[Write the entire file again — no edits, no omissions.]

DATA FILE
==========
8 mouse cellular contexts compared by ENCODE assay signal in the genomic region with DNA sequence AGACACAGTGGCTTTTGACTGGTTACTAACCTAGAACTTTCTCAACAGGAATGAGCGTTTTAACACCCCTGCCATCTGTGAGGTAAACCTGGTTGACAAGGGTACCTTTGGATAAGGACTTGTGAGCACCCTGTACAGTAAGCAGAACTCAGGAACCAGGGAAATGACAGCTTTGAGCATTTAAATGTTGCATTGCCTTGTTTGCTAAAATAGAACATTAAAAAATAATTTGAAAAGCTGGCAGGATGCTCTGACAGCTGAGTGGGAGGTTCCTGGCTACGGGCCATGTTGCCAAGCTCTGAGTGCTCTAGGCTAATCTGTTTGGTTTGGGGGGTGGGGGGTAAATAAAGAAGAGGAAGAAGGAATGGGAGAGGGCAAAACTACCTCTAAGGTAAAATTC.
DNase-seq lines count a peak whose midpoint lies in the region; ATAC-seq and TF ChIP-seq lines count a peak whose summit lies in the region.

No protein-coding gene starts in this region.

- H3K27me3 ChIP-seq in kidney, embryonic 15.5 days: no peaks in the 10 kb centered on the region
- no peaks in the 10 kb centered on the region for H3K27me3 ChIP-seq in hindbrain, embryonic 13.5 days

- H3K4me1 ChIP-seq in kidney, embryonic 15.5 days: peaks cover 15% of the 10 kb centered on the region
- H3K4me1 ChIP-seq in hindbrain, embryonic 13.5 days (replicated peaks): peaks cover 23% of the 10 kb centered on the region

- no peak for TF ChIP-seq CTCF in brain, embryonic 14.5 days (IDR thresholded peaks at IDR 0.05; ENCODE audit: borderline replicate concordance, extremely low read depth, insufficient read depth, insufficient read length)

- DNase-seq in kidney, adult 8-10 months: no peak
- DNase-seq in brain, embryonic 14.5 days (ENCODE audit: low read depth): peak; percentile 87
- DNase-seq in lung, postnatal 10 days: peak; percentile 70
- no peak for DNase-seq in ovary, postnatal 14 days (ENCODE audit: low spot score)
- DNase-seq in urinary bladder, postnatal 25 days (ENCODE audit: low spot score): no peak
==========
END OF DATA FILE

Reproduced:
8 mouse cellular contexts compared by ENCODE assay signal in the genomic region with DNA sequence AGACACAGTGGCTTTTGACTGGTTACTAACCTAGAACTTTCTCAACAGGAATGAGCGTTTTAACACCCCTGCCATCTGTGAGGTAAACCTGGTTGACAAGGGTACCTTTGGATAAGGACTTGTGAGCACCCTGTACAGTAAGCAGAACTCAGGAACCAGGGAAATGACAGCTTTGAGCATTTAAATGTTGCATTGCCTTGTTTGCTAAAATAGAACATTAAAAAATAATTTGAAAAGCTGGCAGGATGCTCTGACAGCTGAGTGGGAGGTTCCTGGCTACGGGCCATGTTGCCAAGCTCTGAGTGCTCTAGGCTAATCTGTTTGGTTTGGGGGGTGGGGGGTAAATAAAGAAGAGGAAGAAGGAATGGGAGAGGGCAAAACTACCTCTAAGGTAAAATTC.
DNase-seq lines count a peak whose midpoint lies in the region; ATAC-seq and TF ChIP-seq lines count a peak whose summit lies in the region.

No protein-coding gene starts in this region.

- H3K27me3 ChIP-seq in kidney, embryonic 15.5 days: no peaks in the 10 kb centered on the region
- no peaks in the 10 kb centered on the region for H3K27me3 ChIP-seq in hindbrain, embryonic 13.5 days

- H3K4me1 ChIP-seq in kidney, embryonic 15.5 days: peaks cover 15% of the 10 kb centered on the region
- H3K4me1 ChIP-seq in hindbrain, embryonic 13.5 days (replicated peaks): peaks cover 23% of the 10 kb centered on the region

- no peak for TF ChIP-seq CTCF in brain, embryonic 14.5 days (IDR thresholded peaks at IDR 0.05; ENCODE audit: borderline replicate concordance, extremely low read depth, insufficient read depth, insufficient read length)

- DNase-seq in kidney, adult 8-10 months: no peak
- DNase-seq in brain, embryonic 14.5 days (ENCODE audit: low read depth): peak; percentile 87
- DNase-seq in lung, postnatal 10 days: peak; percentile 70
- no peak for DNase-seq in ovary, postnatal 14 days (ENCODE audit: low spot score)
- DNase-seq in urinary bladder, postnatal 25 days (ENCODE audit: low spot score): no peak